Of course Knight wouldn't have wanted so much attention drawn to him.
"No, he wouldn't," said Bob Countryman, also a member of Weaver's '57 team who now lives in California and flew in for the celebration. "That's just how he was. That just added to the kind of person he was. And he loved the kids, man."
Just to the left of Countryman was former Bulkeley High basketball coach Lou Bazzano, who also was a former director of athletics for the city. Bazzano was inducted into the New England Hall the same night Knight was.
"What a man," Bazzano said as he flipped through a handful of photos he brought. "What a caring human being. My family had never met him before, and I remember they were very taken aback by the kind of person he was; very gifted player, but extremely humble."
Knight was a player many believed would have been a star in college and the NBA if not for the color barrier. He ended up playing for the Globetrotters, but he wasn't making a lot of money. His friends say he kept coming back to Hartford because he was homesick. He played two games for the Knicks in 1955 before going back home.
Knight soon became a mentor to many in Hartford, and in 1979 Doc Hurley, also recognized as a Hartford icon, approached him about a Doc Hurley/Bobby Knight scholarship basketball classic, like the version that's in Doc's name now. Knight declined.
It was the spotlight thing again.
"He said, 'No, no, that's not me,'" Hurley said.
Hurley would end his words to the congregation by saying, "As far as I'm concerned, Bobby Knight is the No.1 role model in Hartford," which was met with great applause.
Knight was part of the Breakfast Club, a group of friends and former players that meets on Tuesdays at the Cracker Barrel in Enfield, sharing stories about the old days.
There was a session that convened there Thursday night that included Countryman, Frank "Boo" Perry, Ron Jefferson and Benny Thomas.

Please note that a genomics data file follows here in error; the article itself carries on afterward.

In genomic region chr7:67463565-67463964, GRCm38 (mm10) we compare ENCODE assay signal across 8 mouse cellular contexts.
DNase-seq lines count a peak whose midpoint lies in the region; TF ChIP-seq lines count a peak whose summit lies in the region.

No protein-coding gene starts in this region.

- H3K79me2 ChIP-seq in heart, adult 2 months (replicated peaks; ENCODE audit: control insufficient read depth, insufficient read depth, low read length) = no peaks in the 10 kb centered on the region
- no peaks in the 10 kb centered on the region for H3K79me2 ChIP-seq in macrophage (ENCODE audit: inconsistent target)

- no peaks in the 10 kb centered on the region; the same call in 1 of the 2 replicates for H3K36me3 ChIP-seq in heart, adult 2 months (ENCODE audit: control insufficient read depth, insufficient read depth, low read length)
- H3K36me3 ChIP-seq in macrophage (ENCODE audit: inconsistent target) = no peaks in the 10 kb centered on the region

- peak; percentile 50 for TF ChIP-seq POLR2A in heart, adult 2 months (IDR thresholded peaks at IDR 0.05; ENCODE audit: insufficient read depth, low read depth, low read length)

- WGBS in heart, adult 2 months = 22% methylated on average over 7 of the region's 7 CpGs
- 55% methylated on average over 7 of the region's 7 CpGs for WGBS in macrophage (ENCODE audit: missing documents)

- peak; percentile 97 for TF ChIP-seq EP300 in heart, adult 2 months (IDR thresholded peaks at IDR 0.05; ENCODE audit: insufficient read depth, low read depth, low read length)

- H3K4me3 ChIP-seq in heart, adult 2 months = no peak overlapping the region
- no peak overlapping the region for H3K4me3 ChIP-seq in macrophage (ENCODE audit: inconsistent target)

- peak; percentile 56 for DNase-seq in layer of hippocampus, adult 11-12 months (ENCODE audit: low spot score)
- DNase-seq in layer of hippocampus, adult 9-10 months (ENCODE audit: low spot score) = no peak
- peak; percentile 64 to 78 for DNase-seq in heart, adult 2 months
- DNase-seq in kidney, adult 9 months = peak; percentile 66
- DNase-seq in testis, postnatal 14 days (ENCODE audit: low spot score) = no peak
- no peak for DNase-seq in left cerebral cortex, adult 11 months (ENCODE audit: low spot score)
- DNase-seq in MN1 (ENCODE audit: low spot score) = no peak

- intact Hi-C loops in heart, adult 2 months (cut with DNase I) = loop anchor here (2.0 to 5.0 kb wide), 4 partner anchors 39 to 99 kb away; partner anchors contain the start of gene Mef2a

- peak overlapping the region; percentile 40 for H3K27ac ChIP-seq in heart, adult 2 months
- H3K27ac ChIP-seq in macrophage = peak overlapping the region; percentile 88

Oh, the stories.
Before the service started, Thomas told one where his idol, Knight, had picked him to play on his team at one of the parks. He knew Knight was good but not this good. During a fastbreak Thomas got an up-close introduction to one of Knight's legendary no-look passes. It was so fast and clean that it hit him in the head.
Perry stood before the congregation and told of when Knight worked for Hood, he would get all his work done by lunch time so he could play basketball. He said Knight used to park the truck on the street and its length stretched across two parking meters.
"But Bobby never got a ticket," Perry said. "That's because Mrs. Martin was the meter maid and her refrigerator stayed stocked with ice cream."
And, of course, Knight being who he was, many kids got ice cream on his dime.
Knight was private, too. He was adamant that his cause of death not be revealed publicly. In his final days, he really didn't want any medical assistance, friends and family said. He knew the end was near and he was ready to go home.
"I was supposed to go and see him Friday afternoon and he died that morning," said his daughter, Tamie Andrade. "I loved him. I really did. We all did."
Reprinted with permission of the Hartford Courant.